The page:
Start ‘em early!

… I’m talking about both your crops as well as your kids!

It’s mid-April, and that means the whole family has been pitching in to get the yard cleaned up and the garden beds planted with early season veggies. These include peas, spinach, kale, swiss chard, radishes, beets and lettuce. The garlic, planted last fall, is just starting to sprout, with new, lovely green shoots popping up overnight.

At age two and a half, Sophia already loves helping out in the garden, especially when water is involved. Here she is tending to the garlic patch. Love this kid!

 

3 Super Simple Ways to Use Less Tap Water

Clean drinking water is Canada’s most precious natural resource, yet we are constantly flushing it down the toilet and pouring it on the ground. Literally. Think about it – we flush our toilets and water our gardens with water that is processed, treated and purified for drinking… and we pay drinking water prices for it. Does this make sense? We think not, so here are a few low-tech, super simple and highly uninventive things that we do to reduce our day-to-day household water consumption. (I stress the simple because they are things that you, dear reader, could start doing right now!)

1. The bath water “greywater” system - Like all parents, we draw a bath almost every evening for our little kid to wash away the day’s accumulated grime. But when she’s squeaky clean and out of the tub, we don’t pull the plug. Instead, we use Sophia’s bath water to flush our toilet. We simply keep a 3L jug next to the bath and scoop a jug (ahem, or two) into the toilet to flush. Booyah – the lowest-tech, simplest greywater system you can think of!

In the month of April, we kept a piece of paper and a pen taped to the wall in the bathroom to keep track of each time we flushed with bath water. In total, we used bath water for 160 flushes! With a 6L toilet tank, that’s 960 litres of drinking water saved in just one month… that’s 11,520 litres in a year! (And I should note that we did not take showers standing in dirty bath water… the tub was often drained before it was completely empty.) Seriously, try this for one month and it will become second nature in your family bathroom routine.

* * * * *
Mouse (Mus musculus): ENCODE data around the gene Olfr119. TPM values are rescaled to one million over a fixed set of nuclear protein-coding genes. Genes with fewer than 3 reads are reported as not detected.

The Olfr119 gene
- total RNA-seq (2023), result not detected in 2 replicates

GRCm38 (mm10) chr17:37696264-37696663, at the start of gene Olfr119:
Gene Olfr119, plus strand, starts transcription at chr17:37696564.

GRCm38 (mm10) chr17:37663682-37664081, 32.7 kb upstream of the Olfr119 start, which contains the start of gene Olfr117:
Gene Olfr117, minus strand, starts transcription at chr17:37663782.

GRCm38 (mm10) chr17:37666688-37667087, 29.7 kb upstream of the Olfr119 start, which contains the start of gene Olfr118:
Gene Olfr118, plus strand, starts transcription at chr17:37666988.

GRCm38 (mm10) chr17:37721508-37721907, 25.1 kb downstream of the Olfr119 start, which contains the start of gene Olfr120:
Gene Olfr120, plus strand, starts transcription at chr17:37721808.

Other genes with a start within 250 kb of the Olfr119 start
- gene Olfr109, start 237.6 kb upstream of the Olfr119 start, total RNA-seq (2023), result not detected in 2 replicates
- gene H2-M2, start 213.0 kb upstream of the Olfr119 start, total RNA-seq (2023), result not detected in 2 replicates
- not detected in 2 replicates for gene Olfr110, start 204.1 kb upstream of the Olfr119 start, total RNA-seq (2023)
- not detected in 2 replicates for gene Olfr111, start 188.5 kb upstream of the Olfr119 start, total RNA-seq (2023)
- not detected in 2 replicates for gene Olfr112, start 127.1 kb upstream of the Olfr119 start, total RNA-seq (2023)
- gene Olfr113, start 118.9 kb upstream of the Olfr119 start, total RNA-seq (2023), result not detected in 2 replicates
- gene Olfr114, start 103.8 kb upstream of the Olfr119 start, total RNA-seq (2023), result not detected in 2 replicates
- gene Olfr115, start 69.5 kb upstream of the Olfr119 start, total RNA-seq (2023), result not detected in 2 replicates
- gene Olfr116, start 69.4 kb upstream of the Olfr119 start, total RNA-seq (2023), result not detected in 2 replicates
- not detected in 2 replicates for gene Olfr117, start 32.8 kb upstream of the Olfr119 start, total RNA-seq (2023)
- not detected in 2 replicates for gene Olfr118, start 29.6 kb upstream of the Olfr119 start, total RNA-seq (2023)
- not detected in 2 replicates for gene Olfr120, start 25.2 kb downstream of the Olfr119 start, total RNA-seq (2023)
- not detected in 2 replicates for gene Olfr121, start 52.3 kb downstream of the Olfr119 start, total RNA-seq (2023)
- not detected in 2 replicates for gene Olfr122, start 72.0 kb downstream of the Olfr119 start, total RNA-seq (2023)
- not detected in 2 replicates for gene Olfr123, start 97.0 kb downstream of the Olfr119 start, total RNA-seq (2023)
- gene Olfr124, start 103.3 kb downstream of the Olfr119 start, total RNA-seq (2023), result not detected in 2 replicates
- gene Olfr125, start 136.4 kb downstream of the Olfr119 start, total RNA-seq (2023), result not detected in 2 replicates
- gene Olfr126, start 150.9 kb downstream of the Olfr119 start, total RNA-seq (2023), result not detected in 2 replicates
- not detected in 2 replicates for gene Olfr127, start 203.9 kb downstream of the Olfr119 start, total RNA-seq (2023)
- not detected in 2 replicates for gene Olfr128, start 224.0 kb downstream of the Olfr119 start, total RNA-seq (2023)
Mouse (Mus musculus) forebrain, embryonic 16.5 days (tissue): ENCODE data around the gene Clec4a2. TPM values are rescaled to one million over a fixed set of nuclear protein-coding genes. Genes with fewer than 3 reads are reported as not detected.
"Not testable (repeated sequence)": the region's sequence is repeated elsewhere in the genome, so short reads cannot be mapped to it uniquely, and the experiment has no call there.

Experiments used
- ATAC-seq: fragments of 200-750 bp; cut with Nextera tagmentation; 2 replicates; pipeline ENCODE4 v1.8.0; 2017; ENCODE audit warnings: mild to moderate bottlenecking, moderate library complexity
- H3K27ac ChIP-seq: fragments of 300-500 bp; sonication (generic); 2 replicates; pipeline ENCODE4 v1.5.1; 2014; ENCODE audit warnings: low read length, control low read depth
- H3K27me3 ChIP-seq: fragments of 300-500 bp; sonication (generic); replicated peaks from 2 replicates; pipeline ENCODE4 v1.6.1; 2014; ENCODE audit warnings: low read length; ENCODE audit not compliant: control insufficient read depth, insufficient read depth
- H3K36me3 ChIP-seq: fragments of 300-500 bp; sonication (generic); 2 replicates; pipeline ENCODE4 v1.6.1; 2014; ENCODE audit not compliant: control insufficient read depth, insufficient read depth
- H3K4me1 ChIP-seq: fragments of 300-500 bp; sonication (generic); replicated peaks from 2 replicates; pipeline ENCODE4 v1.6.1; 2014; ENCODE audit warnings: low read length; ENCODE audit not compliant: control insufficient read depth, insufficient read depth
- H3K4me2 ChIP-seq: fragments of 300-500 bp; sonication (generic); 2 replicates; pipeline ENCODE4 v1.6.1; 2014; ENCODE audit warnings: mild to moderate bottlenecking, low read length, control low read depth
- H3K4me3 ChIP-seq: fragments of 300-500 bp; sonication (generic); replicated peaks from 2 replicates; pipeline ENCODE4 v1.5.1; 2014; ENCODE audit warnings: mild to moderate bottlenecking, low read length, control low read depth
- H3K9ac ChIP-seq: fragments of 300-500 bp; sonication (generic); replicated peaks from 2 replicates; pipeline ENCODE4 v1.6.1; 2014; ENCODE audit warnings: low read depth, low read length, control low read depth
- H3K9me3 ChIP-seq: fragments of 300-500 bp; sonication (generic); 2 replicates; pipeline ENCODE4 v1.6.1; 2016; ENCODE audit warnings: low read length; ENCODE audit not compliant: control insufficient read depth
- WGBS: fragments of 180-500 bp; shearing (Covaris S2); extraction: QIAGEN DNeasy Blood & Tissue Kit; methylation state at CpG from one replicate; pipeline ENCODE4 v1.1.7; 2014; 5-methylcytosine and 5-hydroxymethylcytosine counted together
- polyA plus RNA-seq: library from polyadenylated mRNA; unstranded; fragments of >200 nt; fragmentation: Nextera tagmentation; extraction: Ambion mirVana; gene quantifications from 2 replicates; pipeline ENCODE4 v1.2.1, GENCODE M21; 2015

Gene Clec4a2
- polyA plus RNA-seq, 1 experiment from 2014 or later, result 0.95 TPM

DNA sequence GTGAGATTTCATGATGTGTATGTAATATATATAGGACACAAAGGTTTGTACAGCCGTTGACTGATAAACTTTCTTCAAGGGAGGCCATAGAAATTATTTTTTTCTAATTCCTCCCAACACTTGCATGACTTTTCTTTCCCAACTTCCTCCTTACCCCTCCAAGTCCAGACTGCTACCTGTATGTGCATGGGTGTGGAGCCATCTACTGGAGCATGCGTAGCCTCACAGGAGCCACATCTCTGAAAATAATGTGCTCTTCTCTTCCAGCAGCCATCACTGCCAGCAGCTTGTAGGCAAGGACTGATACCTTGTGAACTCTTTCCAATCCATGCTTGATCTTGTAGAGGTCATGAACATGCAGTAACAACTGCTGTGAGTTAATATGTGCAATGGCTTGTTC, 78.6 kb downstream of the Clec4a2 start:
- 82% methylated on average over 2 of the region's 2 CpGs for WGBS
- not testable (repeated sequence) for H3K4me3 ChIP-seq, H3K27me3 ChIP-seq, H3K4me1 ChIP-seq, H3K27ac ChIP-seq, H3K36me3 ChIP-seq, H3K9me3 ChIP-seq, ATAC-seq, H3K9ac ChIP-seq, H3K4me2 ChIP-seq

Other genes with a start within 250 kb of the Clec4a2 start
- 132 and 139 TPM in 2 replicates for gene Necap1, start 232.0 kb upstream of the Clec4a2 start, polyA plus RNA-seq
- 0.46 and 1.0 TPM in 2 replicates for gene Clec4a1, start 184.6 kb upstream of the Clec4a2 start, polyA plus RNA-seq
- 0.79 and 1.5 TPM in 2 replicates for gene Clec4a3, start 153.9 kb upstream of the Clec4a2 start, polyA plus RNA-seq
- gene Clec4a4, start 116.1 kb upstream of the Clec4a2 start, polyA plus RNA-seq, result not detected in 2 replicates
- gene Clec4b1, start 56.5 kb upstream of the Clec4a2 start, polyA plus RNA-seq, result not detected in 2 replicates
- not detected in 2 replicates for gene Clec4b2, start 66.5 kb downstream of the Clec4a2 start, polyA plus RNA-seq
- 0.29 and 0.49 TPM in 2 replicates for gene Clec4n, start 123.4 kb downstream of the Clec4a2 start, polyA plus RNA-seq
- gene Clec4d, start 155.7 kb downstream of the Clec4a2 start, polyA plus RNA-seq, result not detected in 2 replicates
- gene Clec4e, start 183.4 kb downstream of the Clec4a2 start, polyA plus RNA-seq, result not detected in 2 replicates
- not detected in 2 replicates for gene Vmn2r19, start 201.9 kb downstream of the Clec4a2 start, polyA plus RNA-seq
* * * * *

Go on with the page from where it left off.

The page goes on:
Sophia Squishy Face and Back yard water barrel and water savingMay 17, 2013-81130517May 17, 2013

160 bath water toilet flushes in April!

2. Rain barrels for outdoor watering - We have 4 rain barrels around our house – 2 in the backyard, 1 in the front and the other currently undergoing some repairs but will soon be on the side of the house. To water the garden we fill up large water cans and do it manually. Watering by hand may sound like a daunting and time-consuming task, but it is actually one of the most pleasant and meditative parts of our daily routine. We usually water in the evening after our daughter Sophia has gone to bed; beer or cup of tea in hand, we poke around the garden and see how everything is growing, do a little weeding and enjoy the sounds of the backyard. (Note: We do use a garden hose for watering if several days without rain have left the barrels empty.)

You can get a 220L rain barrelĀ  for $55 in Ottawa! Check out rainbarrel.ca. Rainbarrel.ca barrels are sold via fundraising events by various local community groups (e.g. sports teams, boys scouts, girl guides.) Check out the events page of their website to locate an upcoming fundraiser in your area. Another bonus – if you live in Gatineau you can get a $50 rebate from the city on the purchase of a rain barrel!

Rachel and Sophia watering from the rain barrels.

Rachel and Sophia watering from the rain barrels.

3. Kitchen sink “greywater” for watering houseplants - Not surprisingly, we have quite a few indoor plants which require watering once or twice a week. We use “waste” water from washing veggies in the kitchen sink to do all of the indoor watering. It’s simple – instead of running water over your veggies and down the drain, soak your veggies in a salad spinner (with the basket in) to clean them. Then remove the basket of veggies and pour the waste water into a small watering can or directly onto your plants. Easy peasy. We also use “waste” water from rinsing out the coffee bodum and tea pot for watering house plants.